She works my ass out, I write about the whole experience, in short.

Meet Nik Yamanaka, my kicking-ass-and-taking-names trainer-extraordinaire from the Vancouver personal training firm Le Physique, located on the waterfront between Vancouver’s amazing Athlete’s Village and Granville Island.

Le Physique looks like a boutique gym, but it’s a place you go to be guided into a fitness program that is all about you. There’s a big difference between some quickie-certified “trainer” and a licensed kinesiologist like Nik, and I’m really thrilled to have the opportunity to work with her.

Someone like me, coming from a history of injuries, is right to be really scared (ergo cautious) about starting off a program of fitness. There’re a lot of little road-bumps I expect to crash-land into along the way — and that doesn’t mean I’ll have to stop the program; it means tweaking the program.

I’ve done it myself before, but it’s a lot more graceful (and less painful) when done with professional guidance.

There. That’s the deal, okay?

As this experiment goes on, I’ll be writing the real-deal experience from my side of the getting-trained situation.

Where are we at? Well…

Later I’ll measure myself, and those are numbers I’ll keep to myself, but for now I’m about a size 14–18, depending on who’s making the clothing and what it is, but usually a 16/14.

I’m 5’7 and I weigh 212. I was, at one time, more than 280 pounds. I say “more than” because there were several years I went without weighing myself and wearing a whooooole lot of Spandex-y leggings and muu-muu–y tops, back in my size-24 days.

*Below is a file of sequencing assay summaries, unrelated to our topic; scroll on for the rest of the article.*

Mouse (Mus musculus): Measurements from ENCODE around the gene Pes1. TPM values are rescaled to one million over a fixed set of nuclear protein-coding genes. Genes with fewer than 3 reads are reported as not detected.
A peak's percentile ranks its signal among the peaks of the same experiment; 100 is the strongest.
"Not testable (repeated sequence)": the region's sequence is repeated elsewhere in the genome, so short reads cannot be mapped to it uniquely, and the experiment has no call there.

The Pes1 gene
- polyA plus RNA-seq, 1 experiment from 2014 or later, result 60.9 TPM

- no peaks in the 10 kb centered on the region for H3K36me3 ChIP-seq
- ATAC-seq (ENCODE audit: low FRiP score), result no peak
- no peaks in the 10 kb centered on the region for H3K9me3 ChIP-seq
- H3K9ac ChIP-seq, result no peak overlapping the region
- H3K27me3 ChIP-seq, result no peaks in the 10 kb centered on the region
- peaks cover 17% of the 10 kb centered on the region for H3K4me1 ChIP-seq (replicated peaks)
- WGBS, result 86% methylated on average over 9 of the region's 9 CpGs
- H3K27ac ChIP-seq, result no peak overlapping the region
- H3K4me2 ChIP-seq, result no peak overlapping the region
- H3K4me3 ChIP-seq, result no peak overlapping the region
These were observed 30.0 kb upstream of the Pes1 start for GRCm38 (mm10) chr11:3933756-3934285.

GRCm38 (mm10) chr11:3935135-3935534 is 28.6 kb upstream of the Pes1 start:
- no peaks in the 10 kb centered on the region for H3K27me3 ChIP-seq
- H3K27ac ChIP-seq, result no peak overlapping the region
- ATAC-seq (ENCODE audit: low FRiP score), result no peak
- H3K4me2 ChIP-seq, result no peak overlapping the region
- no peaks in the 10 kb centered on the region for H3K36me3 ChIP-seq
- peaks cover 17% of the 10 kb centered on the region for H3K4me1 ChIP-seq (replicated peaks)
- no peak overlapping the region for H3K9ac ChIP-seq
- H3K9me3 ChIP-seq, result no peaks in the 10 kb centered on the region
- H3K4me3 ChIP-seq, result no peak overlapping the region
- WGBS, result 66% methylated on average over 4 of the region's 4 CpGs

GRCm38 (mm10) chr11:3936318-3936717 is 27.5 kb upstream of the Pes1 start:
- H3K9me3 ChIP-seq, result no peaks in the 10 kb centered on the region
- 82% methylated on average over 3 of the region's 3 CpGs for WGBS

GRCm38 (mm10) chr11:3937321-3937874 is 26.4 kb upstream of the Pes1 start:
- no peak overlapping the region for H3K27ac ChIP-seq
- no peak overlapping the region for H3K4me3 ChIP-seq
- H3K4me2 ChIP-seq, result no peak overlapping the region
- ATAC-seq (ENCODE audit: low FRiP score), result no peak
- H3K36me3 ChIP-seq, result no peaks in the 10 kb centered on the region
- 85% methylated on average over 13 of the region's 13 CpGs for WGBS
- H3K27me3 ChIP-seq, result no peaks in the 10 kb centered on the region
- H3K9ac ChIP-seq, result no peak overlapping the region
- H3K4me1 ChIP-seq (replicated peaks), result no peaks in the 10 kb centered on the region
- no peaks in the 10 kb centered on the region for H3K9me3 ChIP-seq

The 68-pounds-at-least-lost is poundage I lost by myself, mostly without gym passes or trainers. During that time, however, I blew out my back and had to rehab my way through 10 months of oodles of pain, which taught me how to at least eat within my daily calorie limit and still lose weight without the endless cardio to compensate.

It wasn’t until I graduated from physiotherapy and started saw an ass-kicking kinesiologist for 4 sessions that my pain finally subsided and I regained strength of old.

Then I burned out on training, because I’d been doing 6–12 hours a week of working out for EIGHTEEN MONTHS. I’d been dumping cash I couldn’t afford into expensive rehabbing costs, chiropractic care that wasn’t effective, et cetera, for all that time, too, due to the high level of fitness I was pursuing.

What I never “got right”, though, was the food. Or the stretching. Or the precise technique.

Hmm. All I really got right was having the will to get it done. I worked through phenomenal pain. I screwed up a lot, sure, but I got it done, I proved a lot to myself.

The experience was really hard, though. Really, really, really hard. In every way.

It’s difficult to rectify why you’ve made so many grueling life-changes when all you keep being rewarded with are sports-related injuries, inflammation, and denied foods.

Then, it’s hard to get past the burden of being an emotional eater, like I often am, when this “healthier” lifestyle you’ve chosen cuts into enjoyment as much as the inactive life led before did — back when you got to eat at Dairy Queen.

Emotionally, starting this new journey with Nik has me coming from a place of fear. I think everyone knows what it’s like to worry that they won’t be able to measure up with what they once were — or, worse, that all their fears about how obsolete they are will be confirmed.